What distinguishes Christians from other people? Is it our knowledge, our moral lives, or the depth of our commitment? As admirable as these are, there are many people of other faiths who know and study their holy writings, live moral lives, and exhibit a high degree of commitment to their faith. What separates Christians from other people is their love.
“Therefore I also, after I heard of your faith in the Lord Jesus and your love for all the saints,” (Ephesians 1:15)
It isn’t just faith in the Lord Jesus that Paul acknowledges as a reason for his giving thanks—it is also their love for all the saints, which was not just an offshoot of their faith, but rather, evidence of it.
Jesus told His disciples, “A new commandment I give to you, that you love one another; as I have loved you, that you also love one another. By this all will know that you are My disciples, if you have love for one another.” (John 13:34-35) The one thing that truly distinguishes Christians from others is the genuineness of their love for each other, something not found in the unregenerate heart. Those who are not born again are certainly capable of loving their families: their children, their parents, their spouses. But it is completely foreign to them to love and be concerned about strangers. Yet this is, indeed, what Christians do.
The book of I John explains it like this:
“In this the children of God and the children of the devil are manifest: whoever does not practice righteousness is not of God, nor is he who does not love his brother. For this is the message that you heard from the beginning, that we should love one another…We know that we have passed from death to life, because we love the brethren. He who does not love his brother abides in death. Whoever hates his brother is a murderer, and you know that no murderer has eternal life abiding in him.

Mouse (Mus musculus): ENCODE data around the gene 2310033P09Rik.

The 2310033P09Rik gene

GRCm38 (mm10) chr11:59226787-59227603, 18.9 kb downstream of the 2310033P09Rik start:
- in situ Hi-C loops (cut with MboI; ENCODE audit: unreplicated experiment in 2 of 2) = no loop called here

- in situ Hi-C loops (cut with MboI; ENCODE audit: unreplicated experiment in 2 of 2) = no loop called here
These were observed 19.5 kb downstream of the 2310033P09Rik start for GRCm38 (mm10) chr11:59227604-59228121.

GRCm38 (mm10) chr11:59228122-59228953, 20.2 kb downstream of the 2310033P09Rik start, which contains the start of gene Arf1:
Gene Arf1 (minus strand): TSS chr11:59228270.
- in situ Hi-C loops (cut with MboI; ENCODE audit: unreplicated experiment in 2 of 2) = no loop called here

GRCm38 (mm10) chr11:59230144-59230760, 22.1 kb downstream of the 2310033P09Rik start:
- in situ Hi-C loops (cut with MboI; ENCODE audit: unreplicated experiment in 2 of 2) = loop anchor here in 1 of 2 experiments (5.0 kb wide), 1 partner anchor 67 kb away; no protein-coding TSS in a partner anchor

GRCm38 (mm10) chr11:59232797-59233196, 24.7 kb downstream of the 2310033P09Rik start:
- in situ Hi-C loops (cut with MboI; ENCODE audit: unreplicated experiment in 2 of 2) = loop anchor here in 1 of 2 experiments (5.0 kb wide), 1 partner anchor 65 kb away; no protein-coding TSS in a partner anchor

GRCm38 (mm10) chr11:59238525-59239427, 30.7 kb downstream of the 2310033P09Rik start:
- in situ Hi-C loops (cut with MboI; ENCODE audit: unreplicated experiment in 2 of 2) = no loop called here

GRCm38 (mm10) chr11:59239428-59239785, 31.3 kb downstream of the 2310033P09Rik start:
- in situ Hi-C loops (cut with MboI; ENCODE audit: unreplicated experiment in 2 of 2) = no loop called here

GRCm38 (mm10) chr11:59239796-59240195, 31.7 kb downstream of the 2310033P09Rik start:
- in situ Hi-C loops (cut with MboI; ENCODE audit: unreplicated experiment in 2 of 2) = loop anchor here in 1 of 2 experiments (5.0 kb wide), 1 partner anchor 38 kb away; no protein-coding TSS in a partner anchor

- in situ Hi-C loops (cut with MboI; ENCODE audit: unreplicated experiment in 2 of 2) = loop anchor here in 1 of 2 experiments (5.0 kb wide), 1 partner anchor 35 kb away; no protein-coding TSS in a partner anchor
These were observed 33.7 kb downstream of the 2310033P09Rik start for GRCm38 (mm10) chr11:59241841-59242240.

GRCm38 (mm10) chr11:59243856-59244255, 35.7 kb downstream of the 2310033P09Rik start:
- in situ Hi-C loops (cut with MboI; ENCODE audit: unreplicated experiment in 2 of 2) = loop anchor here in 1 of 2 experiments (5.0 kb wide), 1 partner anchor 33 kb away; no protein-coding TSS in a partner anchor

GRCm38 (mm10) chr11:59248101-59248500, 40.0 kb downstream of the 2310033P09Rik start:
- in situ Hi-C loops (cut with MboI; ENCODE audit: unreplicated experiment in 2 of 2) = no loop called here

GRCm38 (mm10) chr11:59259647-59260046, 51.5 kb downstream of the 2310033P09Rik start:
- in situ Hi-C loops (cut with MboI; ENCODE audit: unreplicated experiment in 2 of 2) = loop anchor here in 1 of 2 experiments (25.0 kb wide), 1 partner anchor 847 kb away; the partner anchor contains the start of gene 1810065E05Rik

By this we know love, because He laid down His life for us. And we also ought to lay down our lives for the brethren. But whoever has this world’s goods, and sees his brother in need, and shuts up his heart from him, how does the love of God abide in him? My little children, let us not love in word or in tongue, but in deed and in truth. And by this we know that we are of the truth, and shall assure our hearts before Him. For if our heart condemns us, God is greater than our heart, and knows all things. Beloved, if our heart does not condemn us, we have confidence toward God. And whatever we ask we receive from Him, because we keep His commandments and do those things that are pleasing in His sight. And this is His commandment: that we should believe on the name of His Son Jesus Christ and love one another, as He gave us commandment…
Beloved, let us love one another, for love is of God; and everyone who loves is born of God and knows God. He who does not love does not know God, for God is love. In this the love of God was manifested toward us, that God has sent His only begotten Son into the world, that we might live through Him. In this is love, not that we loved God, but that He loved us and sent His Son to be the propitiation for our sins. Beloved, if God so loved us, we also ought to love one another.
No one has seen God at any time. If we love one another, God abides in us, and His love has been perfected in us. By this we know that we abide in Him, and He in us, because He has given us of His Spirit. And we have seen and testify that the Father has sent the Son as Savior of the world. Whoever confesses that Jesus is the Son of God, God abides in him, and he in God. And we have known and believed the love that God has for us. God is love, and he who abides in love abides in God, and God in him.” (I John 3:10-4:16)
So what, specifically, is love? I Corinthians 13, the famous “love chapter” of the Bible, tell us:
“Love suffers long and is kind; love does not envy; love does not parade itself, is not puffed up; does not behave rudely, does not seek its own, is not provoked, thinks no evil; does not rejoice in iniquity, but rejoices in the truth; bears all things, believes all things, hopes all things, endures all things. Love never fails…” (I Corinthians 13:4-8)
Love for others, is, indeed, more than anything else, the distinguishing characteristic of the new birth. It is the one thing that distinguishes us from the rest of humanity, as well as the one thing that perplexes them. It is not logical to the human mind to love someone who cannot benefit me; it is not logical to give of my money, time, and energies to a person totally unrelated to me. Yet the very fact that such behavior is foreign to the natural human heart points to the greatness and goodness of God, and brings Him glory.
Help me to love others, as You have loved me, and thereby bring You glory. Amen.